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The Student News Site of North Carolina A&T State University

The A&T Register

The Student News Site of North Carolina A&T State University

The A&T Register

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N.C. A&T Hosts Neighboring Universities for MLK Day Celebration

For the 11th straight year, N.C. A&T, UNCG, Guilford Technical Community College (GTCC) and Guilford College came together to celebrate the legacy of Dr. Martin Luther King Jr. The event took place in Harrison Auditorium, after being virtual the past two years due to the pandemic.

The four neighboring universities united for a discussion centered on Dr. King’s famous quote: “Walk on in the days ahead with an audacious faith in the future.”

The program began with a performance of the Black National Anthem, “Lift Every Voice and Sing,” by UNCG’s Neo-Black Society.

Courtesy of Rory Aldridge

Following UNCG’s Neo-Black Society was a performance by GTCC’s drama department that highlighted how King’s activism is reflected in the art that we consume, noting artists such as Ella Fitzgerald, Langston Hughes, Maya Angelou, Nina Simone and Alvin Ailey. 

“So we take our cues from artists and social activists who reflect humanity across time and space, putting his ideology into thought and action,” the performers chanted.

The theme of the night being “Envisioning Our Future,” four students from each school who exemplified King’s passion for equality served as panelists. They shared their insights on how their respective universities can continue to grow, as well as what they are doing personally to continue that growth.

On the panel were students Ezana Tamrat (N.C. A&T), Tinyah Ervin (Guilford College), LaShonda Souza (UNCG) and Jeshika Lamsal (GTCC), all of whom are in a leadership position on their campus.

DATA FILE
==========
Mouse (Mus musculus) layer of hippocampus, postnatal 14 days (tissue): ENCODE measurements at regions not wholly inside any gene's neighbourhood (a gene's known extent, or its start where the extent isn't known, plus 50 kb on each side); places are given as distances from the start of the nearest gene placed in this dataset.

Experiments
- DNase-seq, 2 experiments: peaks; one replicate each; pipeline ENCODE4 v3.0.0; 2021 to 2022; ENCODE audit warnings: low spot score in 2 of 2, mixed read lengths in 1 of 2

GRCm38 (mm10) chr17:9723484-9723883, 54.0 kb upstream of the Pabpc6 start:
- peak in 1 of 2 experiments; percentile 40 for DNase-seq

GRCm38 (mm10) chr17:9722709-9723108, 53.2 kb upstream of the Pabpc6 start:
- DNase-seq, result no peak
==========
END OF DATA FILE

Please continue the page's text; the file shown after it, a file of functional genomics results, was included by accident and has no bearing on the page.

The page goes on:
The panel, moderated by Elon Assistant Director of Alumni Engagement La’Tonya Wiley, focused on the idea of young Black people being audacious, and how having audacity is so commonly seen as a negative thing, but in reality it can be one’s greatest strength.

Tamrat, N.C. A&T Student Body President and senior political science student, had a story that encapsulated her audacity.

Courtesy of Rory Aldridge

“I was born in East Africa and I came to America when I was seven,” Tamrat said. “This life was new to me, but I had seen it and read about it. That audaciousness comes from accepting I’m in a new place, but knowing I’m supposed to be here doing something.”

Lamsal, GTCC Student Government Association President, also had a testimony to her audaciousness. 

Courtesy of Rory Aldridge

“I was born in Nepal, and I had to start the 9th grade one week after moving to America, without knowing anything about American education,” Lamsal said. “Being audacious is how I moved forward in my life. I enrolled at GTCC and joined SGA, and then took the risk of running for president.”

After the moderator-led discussion was the audience Q&A, and the night ended with one final question: “What dream do you have for your school?”

Tamrat wants N.C. A&T to be a safe space for all.

“We pride ourselves on the representation of the A&T Four,” Tamrat said. “I want to continue to expand student’s abilities to freely think and voice their opinions without so many steps to achieve their goals.”

The A&T Four shared the same audaciousness as Dr. Martin Luther King Jr., and the school will also be celebrating the 63rd sit-in anniversary on Feb. 1st.

 

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